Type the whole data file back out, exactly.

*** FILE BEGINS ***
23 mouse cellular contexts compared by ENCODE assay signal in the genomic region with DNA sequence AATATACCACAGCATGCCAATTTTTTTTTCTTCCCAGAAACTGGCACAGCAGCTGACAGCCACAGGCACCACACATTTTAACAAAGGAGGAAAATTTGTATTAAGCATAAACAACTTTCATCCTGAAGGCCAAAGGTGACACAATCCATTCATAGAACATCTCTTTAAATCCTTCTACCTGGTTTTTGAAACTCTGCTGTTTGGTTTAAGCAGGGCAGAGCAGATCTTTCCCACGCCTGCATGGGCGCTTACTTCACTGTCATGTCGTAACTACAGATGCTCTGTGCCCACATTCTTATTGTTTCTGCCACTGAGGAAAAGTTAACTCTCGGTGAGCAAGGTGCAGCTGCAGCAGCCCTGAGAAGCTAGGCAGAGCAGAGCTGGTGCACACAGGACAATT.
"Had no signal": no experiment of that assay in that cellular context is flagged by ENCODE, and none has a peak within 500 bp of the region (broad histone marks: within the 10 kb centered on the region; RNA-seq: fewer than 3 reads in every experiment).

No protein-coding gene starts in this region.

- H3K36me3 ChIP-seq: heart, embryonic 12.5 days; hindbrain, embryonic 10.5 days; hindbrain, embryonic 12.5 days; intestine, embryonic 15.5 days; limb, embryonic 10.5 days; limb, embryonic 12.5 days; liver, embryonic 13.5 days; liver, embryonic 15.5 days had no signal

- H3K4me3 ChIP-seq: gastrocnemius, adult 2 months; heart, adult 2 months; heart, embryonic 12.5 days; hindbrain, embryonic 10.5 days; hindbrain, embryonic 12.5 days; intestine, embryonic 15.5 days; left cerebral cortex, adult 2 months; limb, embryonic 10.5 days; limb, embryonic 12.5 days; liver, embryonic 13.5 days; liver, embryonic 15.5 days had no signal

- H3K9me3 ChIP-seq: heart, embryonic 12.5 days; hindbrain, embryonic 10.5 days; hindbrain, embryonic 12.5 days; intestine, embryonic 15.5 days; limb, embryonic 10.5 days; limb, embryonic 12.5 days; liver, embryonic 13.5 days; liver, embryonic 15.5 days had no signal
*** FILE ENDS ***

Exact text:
23 mouse cellular contexts compared by ENCODE assay signal in the genomic region with DNA sequence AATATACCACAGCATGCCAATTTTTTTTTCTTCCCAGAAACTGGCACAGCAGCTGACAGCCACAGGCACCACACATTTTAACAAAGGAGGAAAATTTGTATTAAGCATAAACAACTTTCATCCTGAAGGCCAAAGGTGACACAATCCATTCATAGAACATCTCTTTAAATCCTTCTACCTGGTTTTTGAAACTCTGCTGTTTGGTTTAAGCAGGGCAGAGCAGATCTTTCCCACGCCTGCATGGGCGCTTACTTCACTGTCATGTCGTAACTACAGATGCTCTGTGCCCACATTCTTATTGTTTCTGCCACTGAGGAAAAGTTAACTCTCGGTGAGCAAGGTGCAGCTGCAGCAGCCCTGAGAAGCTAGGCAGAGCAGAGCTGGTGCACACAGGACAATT.
"Had no signal": no experiment of that assay in that cellular context is flagged by ENCODE, and none has a peak within 500 bp of the region (broad histone marks: within the 10 kb centered on the region; RNA-seq: fewer than 3 reads in every experiment).

No protein-coding gene starts in this region.

- H3K36me3 ChIP-seq: heart, embryonic 12.5 days; hindbrain, embryonic 10.5 days; hindbrain, embryonic 12.5 days; intestine, embryonic 15.5 days; limb, embryonic 10.5 days; limb, embryonic 12.5 days; liver, embryonic 13.5 days; liver, embryonic 15.5 days had no signal

- H3K4me3 ChIP-seq: gastrocnemius, adult 2 months; heart, adult 2 months; heart, embryonic 12.5 days; hindbrain, embryonic 10.5 days; hindbrain, embryonic 12.5 days; intestine, embryonic 15.5 days; left cerebral cortex, adult 2 months; limb, embryonic 10.5 days; limb, embryonic 12.5 days; liver, embryonic 13.5 days; liver, embryonic 15.5 days had no signal

- H3K9me3 ChIP-seq: heart, embryonic 12.5 days; hindbrain, embryonic 10.5 days; hindbrain, embryonic 12.5 days; intestine, embryonic 15.5 days; limb, embryonic 10.5 days; limb, embryonic 12.5 days; liver, embryonic 13.5 days; liver, embryonic 15.5 days had no signal